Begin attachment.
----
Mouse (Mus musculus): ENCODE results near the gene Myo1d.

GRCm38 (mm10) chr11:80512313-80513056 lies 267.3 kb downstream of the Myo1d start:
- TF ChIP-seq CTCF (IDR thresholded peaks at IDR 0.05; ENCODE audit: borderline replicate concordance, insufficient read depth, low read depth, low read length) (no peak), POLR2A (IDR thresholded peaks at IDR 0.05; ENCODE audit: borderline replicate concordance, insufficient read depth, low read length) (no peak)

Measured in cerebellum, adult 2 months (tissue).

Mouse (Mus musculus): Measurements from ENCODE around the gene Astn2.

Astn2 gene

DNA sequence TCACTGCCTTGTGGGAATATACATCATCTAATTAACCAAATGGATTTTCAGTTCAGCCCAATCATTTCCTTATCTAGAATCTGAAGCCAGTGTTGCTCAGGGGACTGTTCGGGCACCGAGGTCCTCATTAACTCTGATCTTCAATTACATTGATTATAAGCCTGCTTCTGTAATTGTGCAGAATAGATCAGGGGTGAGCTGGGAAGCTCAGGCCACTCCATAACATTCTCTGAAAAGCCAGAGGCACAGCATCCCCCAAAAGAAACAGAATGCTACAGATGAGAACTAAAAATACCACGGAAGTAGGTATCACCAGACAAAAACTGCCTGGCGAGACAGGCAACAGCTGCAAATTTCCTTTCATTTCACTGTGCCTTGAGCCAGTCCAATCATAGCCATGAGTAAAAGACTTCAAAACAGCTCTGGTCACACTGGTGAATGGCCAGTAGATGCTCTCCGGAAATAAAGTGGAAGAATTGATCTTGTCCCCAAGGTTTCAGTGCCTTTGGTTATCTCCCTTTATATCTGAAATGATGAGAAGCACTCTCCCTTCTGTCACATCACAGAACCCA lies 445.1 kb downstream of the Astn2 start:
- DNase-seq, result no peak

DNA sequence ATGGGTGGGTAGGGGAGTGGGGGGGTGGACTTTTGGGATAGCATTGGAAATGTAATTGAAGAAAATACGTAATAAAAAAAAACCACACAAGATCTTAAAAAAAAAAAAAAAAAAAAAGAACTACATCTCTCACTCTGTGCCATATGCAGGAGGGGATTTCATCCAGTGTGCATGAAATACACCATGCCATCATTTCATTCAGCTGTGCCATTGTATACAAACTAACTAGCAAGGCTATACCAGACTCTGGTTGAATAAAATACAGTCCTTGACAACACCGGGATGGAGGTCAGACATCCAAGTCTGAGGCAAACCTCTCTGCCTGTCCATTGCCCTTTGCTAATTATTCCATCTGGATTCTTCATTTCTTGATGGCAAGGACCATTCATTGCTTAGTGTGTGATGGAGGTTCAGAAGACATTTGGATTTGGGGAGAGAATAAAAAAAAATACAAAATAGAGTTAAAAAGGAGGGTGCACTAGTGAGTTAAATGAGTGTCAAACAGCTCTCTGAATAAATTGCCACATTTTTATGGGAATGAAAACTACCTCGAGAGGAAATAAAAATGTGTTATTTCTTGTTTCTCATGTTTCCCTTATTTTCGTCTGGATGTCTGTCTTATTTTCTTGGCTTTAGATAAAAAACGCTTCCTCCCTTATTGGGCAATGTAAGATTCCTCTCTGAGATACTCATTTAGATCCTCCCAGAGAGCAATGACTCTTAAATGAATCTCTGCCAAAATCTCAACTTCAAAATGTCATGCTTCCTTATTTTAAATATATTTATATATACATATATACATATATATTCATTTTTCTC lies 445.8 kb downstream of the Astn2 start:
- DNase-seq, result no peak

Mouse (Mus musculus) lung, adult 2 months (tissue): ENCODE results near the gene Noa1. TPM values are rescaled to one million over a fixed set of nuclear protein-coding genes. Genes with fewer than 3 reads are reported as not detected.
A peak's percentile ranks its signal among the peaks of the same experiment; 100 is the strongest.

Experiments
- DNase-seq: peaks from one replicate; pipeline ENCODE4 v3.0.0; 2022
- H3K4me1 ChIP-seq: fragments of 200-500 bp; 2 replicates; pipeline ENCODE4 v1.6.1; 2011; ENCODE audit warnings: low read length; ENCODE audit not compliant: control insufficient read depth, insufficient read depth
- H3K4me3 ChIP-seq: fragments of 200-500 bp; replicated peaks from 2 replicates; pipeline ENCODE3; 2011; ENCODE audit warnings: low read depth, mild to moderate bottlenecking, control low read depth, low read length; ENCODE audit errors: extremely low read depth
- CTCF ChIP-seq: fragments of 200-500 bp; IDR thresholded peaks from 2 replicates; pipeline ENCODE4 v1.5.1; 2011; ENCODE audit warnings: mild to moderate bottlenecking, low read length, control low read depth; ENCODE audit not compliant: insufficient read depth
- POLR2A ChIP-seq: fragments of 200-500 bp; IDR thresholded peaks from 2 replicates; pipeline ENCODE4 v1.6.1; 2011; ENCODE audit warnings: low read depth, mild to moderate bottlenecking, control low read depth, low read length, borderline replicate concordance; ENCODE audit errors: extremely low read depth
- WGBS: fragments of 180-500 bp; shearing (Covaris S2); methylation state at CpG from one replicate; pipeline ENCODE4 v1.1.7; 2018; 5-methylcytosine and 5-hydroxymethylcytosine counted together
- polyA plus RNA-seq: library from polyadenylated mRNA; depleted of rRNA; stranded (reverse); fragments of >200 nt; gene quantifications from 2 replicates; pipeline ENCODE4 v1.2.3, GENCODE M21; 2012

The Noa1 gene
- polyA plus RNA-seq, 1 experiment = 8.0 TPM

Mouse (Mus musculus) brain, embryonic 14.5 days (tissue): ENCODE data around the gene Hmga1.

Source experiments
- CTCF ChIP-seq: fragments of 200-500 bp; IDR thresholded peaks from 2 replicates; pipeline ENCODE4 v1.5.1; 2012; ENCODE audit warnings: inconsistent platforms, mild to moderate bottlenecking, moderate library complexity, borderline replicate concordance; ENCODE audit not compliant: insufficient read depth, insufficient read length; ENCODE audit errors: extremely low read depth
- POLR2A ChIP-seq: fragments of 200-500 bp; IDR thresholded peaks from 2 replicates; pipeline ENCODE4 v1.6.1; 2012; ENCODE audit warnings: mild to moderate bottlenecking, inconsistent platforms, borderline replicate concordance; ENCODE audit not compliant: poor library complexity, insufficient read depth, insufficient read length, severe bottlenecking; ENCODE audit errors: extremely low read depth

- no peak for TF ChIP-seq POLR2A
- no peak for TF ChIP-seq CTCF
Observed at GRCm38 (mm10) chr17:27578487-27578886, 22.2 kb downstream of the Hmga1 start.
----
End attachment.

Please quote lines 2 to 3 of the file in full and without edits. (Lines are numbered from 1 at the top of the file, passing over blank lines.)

GRCm38 (mm10) chr11:80512313-80513056 lies 267.3 kb downstream of the Myo1d start:
- TF ChIP-seq CTCF (IDR thresholded peaks at IDR 0.05; ENCODE audit: borderline replicate concordance, insufficient read depth, low read depth, low read length) (no peak), POLR2A (IDR thresholded peaks at IDR 0.05; ENCODE audit: borderline replicate concordance, insufficient read depth, low read length) (no peak)